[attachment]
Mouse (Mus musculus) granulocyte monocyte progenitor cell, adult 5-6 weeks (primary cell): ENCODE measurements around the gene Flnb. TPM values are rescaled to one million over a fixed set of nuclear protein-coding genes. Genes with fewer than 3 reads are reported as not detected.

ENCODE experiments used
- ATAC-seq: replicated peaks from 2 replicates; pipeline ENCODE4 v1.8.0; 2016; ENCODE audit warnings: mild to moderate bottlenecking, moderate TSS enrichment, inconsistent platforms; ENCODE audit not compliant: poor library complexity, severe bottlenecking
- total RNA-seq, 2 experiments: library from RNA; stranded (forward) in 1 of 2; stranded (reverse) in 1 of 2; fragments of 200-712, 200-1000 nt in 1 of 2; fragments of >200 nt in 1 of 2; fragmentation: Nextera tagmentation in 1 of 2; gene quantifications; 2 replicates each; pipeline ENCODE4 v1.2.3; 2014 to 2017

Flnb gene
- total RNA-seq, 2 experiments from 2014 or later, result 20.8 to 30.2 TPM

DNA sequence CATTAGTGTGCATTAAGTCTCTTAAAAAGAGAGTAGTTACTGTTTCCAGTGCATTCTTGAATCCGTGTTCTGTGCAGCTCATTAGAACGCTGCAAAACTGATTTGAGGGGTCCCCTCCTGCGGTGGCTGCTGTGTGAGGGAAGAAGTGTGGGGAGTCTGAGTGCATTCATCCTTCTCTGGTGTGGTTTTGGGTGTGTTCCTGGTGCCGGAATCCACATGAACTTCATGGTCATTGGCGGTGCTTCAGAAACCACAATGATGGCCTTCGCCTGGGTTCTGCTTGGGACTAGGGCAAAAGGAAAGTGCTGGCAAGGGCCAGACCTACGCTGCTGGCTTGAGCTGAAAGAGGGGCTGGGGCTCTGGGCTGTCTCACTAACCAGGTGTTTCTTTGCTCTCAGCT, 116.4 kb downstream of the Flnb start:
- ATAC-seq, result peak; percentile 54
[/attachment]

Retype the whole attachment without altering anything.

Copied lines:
Mouse (Mus musculus) granulocyte monocyte progenitor cell, adult 5-6 weeks (primary cell): ENCODE measurements around the gene Flnb. TPM values are rescaled to one million over a fixed set of nuclear protein-coding genes. Genes with fewer than 3 reads are reported as not detected.

ENCODE experiments used
- ATAC-seq: replicated peaks from 2 replicates; pipeline ENCODE4 v1.8.0; 2016; ENCODE audit warnings: mild to moderate bottlenecking, moderate TSS enrichment, inconsistent platforms; ENCODE audit not compliant: poor library complexity, severe bottlenecking
- total RNA-seq, 2 experiments: library from RNA; stranded (forward) in 1 of 2; stranded (reverse) in 1 of 2; fragments of 200-712, 200-1000 nt in 1 of 2; fragments of >200 nt in 1 of 2; fragmentation: Nextera tagmentation in 1 of 2; gene quantifications; 2 replicates each; pipeline ENCODE4 v1.2.3; 2014 to 2017

Flnb gene
- total RNA-seq, 2 experiments from 2014 or later, result 20.8 to 30.2 TPM

DNA sequence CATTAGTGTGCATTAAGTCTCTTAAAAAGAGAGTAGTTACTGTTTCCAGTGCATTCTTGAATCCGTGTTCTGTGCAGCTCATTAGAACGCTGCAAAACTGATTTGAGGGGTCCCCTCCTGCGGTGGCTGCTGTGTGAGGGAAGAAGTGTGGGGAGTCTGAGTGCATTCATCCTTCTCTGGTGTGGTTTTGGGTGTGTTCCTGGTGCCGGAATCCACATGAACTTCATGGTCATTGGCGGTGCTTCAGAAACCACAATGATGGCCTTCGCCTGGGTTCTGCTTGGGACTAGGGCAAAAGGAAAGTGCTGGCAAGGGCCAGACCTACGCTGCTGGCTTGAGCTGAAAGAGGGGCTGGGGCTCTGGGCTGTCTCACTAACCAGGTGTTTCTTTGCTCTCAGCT, 116.4 kb downstream of the Flnb start:
- ATAC-seq, result peak; percentile 54